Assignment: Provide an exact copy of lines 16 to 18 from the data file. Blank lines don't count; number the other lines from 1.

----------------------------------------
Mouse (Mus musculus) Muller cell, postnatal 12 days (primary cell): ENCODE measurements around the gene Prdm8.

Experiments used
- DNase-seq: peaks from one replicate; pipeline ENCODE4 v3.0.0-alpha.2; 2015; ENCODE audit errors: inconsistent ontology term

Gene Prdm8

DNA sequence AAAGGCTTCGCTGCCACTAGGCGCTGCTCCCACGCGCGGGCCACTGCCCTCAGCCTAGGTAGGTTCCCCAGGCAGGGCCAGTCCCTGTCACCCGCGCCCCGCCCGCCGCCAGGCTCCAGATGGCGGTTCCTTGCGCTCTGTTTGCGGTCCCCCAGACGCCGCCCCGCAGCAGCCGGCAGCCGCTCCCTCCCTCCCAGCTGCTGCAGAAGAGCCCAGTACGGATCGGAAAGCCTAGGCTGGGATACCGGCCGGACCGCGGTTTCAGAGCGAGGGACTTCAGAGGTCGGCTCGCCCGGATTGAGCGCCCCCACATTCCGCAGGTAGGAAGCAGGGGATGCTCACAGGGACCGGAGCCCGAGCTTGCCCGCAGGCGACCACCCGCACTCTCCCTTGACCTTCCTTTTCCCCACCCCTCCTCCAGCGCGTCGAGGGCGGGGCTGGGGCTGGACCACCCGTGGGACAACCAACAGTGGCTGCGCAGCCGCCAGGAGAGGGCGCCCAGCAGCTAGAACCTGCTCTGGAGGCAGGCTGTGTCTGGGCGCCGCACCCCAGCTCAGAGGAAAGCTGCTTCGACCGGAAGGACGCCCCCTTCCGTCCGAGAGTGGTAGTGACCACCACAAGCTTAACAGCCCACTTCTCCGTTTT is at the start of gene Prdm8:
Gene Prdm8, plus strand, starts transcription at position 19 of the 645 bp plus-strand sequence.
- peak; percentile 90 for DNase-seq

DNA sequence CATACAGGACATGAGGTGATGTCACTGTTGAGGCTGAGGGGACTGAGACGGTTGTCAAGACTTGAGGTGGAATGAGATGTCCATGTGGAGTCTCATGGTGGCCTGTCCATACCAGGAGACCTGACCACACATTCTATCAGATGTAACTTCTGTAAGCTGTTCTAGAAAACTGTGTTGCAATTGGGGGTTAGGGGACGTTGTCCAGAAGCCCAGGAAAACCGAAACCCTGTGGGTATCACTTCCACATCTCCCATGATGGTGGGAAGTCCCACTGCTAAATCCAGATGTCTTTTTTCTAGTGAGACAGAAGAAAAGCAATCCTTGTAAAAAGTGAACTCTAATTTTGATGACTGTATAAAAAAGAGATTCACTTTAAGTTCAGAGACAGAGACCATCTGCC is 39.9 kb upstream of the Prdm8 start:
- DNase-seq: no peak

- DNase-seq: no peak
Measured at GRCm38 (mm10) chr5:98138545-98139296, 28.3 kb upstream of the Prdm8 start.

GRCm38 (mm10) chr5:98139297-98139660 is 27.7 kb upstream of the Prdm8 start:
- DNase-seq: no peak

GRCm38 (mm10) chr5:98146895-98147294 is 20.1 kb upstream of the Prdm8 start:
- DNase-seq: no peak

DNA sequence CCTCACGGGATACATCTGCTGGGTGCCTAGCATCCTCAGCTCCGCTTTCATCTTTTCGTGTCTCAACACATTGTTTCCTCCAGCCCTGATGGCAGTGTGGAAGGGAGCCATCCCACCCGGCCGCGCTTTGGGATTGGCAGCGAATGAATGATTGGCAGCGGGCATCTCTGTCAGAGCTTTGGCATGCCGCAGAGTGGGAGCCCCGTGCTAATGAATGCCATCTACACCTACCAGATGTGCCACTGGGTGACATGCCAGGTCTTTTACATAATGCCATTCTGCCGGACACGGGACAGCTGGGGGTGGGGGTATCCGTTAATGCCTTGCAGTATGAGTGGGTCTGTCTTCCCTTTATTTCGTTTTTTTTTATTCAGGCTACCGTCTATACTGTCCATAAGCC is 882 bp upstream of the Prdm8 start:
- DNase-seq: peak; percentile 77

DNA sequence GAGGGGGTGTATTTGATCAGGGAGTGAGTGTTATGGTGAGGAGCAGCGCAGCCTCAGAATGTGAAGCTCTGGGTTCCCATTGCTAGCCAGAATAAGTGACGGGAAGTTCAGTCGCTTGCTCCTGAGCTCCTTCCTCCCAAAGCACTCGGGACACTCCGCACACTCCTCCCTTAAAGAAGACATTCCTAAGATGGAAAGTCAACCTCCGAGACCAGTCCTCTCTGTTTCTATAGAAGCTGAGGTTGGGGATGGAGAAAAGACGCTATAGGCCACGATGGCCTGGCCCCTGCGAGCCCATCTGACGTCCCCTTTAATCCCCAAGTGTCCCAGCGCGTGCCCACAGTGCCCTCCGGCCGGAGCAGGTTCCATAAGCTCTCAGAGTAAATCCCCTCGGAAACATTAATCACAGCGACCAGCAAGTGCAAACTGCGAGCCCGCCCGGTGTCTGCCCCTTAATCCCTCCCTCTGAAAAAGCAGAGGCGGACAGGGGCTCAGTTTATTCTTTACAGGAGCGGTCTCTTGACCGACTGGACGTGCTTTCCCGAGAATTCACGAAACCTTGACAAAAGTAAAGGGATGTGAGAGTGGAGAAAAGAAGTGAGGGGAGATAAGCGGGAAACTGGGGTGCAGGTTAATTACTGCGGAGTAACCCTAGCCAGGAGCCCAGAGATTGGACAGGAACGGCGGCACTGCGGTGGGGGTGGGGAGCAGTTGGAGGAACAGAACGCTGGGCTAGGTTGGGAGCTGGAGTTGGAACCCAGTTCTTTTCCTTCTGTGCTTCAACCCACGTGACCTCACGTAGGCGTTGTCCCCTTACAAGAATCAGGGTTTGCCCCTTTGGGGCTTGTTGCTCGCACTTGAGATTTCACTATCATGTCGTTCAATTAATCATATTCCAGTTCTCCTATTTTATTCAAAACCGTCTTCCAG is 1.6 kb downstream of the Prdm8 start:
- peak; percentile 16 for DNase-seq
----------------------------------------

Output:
DNA sequence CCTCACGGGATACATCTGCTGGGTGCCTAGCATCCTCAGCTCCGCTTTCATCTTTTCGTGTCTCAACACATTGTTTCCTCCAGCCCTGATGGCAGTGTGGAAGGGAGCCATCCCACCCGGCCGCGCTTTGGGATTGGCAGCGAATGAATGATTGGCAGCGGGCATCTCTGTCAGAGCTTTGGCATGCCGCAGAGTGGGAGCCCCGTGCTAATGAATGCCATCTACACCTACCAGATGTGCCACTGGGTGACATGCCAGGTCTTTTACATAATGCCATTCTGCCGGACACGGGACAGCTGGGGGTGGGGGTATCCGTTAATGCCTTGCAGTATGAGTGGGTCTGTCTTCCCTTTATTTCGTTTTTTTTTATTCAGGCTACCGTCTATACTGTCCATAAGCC is 882 bp upstream of the Prdm8 start:
- DNase-seq: peak; percentile 77

DNA sequence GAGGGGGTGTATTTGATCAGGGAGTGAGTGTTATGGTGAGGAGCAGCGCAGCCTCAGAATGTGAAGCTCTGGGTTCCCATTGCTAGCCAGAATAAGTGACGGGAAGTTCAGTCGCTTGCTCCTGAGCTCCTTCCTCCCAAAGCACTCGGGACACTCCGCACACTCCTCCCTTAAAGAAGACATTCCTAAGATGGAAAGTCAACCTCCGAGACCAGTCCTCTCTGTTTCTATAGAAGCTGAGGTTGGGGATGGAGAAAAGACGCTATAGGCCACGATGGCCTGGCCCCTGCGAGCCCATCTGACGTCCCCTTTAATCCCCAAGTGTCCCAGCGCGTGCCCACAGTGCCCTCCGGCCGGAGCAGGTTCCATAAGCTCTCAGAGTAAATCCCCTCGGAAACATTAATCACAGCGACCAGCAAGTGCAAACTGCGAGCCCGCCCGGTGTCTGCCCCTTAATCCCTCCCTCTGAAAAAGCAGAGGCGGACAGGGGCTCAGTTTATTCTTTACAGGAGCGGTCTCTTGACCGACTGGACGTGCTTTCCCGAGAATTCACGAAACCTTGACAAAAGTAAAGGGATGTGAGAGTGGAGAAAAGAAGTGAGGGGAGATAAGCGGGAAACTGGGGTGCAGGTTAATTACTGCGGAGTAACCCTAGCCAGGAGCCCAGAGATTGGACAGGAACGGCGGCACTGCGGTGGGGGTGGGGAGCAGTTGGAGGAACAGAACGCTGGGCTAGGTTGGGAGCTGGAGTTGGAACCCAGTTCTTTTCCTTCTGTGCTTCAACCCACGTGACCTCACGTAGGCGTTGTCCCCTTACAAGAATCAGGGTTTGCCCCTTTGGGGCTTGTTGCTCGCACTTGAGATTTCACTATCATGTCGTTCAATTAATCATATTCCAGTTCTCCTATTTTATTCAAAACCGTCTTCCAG is 1.6 kb downstream of the Prdm8 start: